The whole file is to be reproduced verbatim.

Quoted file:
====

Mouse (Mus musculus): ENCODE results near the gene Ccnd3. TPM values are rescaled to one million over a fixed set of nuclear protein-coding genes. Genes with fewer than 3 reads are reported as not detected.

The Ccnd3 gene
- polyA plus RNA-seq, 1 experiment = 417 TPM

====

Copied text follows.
Mouse (Mus musculus): ENCODE results near the gene Ccnd3. TPM values are rescaled to one million over a fixed set of nuclear protein-coding genes. Genes with fewer than 3 reads are reported as not detected.

The Ccnd3 gene
- polyA plus RNA-seq, 1 experiment = 417 TPM